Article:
NEW YORK (Reuters Breakingviews) - Facebook could do with some new friends in data. Its estimated audience doesn’t square with an official U.S. demographic tally. A growing list of counting problems could spell trouble as the $500 billion social network pushes into streaming and other higher-value material.
Brian Wieser at Pivotal Research clearly has broader concerns about Facebook. He is the only one of 46 analysts following the company who recommends that investors sell the stock, according to ratings culled by Thomson Reuters. He also found that Facebook touts the ability to reach 101 million 18-to-34-year-olds in America. According to the U.S. Census Bureau, there are only 76 million of them.
Some factors might partly explain the yawning gap. Age is self-reported, so groups may not perfectly align with the official national tally from seven years ago. Facebook also might be capturing non-residents, visitors or users holding multiple accounts. What’s more, advertisers aren’t billed according to the estimated figures anyway.
Even so, the bloated numbers fit a troubling pattern. Last September, for example, the company found it had been flubbing calculations on how much time users spent watching videos. It was one of several such mistakes discovered over the past year.
Madison Avenue finds itself in a difficult spot. Media planners and big spenders like Procter & Gamble should have more negotiating power with Facebook. They also could shift some digital dollars to Google. But the company led by Mark Zuckerberg is dominant online and the internet search giant has had its own problems, including putting ads aside questionable material.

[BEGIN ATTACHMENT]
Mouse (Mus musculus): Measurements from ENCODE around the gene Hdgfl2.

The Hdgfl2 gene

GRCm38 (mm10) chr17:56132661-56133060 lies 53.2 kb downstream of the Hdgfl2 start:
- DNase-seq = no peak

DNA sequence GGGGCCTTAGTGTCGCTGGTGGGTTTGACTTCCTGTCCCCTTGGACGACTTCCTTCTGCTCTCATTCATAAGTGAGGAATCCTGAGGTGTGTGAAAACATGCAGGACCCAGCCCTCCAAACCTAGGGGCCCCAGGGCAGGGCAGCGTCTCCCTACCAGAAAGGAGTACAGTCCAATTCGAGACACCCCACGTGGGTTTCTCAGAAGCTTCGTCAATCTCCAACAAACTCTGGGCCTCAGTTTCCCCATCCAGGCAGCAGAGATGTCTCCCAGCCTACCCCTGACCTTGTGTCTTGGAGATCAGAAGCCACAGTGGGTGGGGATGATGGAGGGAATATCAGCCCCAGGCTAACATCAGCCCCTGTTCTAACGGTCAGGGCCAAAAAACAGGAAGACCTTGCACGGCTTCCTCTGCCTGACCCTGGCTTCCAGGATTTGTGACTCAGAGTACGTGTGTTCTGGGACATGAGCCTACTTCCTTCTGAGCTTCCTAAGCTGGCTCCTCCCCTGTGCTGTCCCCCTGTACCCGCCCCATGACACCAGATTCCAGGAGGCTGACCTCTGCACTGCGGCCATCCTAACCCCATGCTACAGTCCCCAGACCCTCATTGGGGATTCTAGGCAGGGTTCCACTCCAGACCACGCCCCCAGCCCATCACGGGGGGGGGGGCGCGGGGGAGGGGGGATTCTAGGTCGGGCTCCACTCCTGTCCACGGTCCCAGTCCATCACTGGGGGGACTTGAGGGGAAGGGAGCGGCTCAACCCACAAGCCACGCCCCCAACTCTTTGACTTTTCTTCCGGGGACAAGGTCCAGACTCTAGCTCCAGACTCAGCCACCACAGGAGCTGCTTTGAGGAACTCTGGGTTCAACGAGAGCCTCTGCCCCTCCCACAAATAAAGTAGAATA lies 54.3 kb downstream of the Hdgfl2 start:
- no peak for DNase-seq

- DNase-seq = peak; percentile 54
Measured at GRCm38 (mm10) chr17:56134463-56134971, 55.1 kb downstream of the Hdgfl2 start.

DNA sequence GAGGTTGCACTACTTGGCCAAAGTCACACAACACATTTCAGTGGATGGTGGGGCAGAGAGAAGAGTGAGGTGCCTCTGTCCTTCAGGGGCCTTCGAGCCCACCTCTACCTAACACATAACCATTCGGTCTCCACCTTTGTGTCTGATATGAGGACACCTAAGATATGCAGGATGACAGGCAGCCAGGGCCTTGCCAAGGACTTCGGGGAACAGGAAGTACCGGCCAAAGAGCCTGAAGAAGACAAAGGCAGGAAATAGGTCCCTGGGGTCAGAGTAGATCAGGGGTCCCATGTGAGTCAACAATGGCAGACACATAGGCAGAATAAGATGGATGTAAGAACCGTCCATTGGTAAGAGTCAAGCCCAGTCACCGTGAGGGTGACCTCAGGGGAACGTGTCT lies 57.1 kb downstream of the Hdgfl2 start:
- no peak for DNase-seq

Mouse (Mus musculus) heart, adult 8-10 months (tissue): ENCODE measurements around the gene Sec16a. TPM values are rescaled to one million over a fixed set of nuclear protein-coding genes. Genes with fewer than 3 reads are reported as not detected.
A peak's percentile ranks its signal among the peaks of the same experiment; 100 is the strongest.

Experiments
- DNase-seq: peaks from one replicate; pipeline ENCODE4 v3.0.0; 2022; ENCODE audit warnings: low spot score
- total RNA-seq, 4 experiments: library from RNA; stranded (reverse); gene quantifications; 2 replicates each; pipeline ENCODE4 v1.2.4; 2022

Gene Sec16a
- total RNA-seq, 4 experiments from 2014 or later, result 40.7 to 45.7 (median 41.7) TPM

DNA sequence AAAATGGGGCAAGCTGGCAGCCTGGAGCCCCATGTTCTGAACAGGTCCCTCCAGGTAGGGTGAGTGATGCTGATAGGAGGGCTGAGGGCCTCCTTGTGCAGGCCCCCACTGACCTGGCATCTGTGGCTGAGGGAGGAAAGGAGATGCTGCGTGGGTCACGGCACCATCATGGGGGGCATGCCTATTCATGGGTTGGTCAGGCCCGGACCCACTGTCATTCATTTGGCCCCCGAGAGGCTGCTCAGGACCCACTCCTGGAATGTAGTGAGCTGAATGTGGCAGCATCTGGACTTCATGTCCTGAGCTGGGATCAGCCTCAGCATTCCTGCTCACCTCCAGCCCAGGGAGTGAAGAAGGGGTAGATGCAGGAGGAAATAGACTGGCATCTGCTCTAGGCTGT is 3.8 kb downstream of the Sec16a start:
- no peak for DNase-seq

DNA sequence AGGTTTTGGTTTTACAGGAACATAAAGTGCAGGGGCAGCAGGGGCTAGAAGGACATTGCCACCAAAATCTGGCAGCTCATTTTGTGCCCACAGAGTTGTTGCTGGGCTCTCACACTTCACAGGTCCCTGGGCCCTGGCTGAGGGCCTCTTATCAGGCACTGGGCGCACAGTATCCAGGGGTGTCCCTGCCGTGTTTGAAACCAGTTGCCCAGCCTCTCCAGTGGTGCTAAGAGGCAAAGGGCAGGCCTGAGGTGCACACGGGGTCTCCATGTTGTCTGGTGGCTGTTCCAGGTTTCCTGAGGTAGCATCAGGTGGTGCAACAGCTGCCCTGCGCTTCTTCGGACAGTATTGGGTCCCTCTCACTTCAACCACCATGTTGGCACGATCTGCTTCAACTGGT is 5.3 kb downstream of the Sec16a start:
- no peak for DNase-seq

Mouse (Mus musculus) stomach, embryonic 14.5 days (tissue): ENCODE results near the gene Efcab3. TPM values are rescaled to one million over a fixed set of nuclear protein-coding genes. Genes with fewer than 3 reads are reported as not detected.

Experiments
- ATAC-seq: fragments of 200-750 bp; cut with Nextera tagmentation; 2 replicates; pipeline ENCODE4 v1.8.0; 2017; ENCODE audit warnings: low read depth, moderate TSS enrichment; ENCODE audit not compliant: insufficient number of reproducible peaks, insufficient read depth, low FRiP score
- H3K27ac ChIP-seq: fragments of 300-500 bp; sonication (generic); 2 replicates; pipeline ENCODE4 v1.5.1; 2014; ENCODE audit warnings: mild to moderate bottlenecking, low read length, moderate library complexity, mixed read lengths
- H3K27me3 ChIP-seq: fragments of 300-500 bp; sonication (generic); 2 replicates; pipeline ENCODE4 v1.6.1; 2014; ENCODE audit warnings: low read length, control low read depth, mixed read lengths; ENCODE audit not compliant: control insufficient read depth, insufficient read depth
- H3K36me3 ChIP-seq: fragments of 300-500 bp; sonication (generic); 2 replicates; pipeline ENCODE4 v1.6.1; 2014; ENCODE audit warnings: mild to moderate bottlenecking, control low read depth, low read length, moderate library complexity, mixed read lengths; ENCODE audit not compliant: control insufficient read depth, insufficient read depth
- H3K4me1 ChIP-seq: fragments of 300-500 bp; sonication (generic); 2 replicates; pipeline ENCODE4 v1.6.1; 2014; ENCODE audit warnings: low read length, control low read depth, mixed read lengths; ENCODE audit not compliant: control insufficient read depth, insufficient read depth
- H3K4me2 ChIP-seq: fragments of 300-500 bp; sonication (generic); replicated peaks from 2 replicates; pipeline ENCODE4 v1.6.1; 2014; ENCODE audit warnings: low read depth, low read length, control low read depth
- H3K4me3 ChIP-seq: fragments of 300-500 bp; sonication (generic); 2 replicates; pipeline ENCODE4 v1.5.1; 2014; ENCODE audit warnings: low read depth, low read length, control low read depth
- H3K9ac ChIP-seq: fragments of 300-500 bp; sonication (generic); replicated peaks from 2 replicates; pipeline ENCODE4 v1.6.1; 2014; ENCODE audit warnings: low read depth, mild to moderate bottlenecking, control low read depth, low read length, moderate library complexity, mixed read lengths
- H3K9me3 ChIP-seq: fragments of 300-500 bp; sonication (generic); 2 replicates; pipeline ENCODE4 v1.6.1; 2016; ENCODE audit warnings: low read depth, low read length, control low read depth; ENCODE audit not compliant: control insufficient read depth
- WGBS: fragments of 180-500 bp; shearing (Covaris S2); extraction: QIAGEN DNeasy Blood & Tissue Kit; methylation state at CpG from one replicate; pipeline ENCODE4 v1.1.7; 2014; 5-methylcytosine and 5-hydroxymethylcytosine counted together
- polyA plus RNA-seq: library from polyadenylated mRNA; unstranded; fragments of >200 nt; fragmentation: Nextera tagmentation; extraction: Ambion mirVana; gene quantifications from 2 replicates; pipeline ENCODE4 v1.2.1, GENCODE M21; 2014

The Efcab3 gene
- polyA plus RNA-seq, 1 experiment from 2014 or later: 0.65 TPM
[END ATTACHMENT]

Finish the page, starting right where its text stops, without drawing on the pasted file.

The bigger issue for Facebook is that it wants to compete in television. Most recently, it was willing to splash out $600 million for rights to Indian cricket matches, according to press reports. That sum represents nearly 14 percent of its entire ad-revenue haul for the Asia-Pacific region last year.
Facebook lost the auction to Rupert Murdoch, but it is illustrative of the company’s ambition. If it’s serious about successfully winning some significant portion of the $75 billion spent on U.S. broadcast advertising, it can’t merely self-police its audience. Allowing outsiders such as Nielsen to measure its data marks a step in the right direction. For now, though, Facebook’s own fuzzy math blurs its TV picture.
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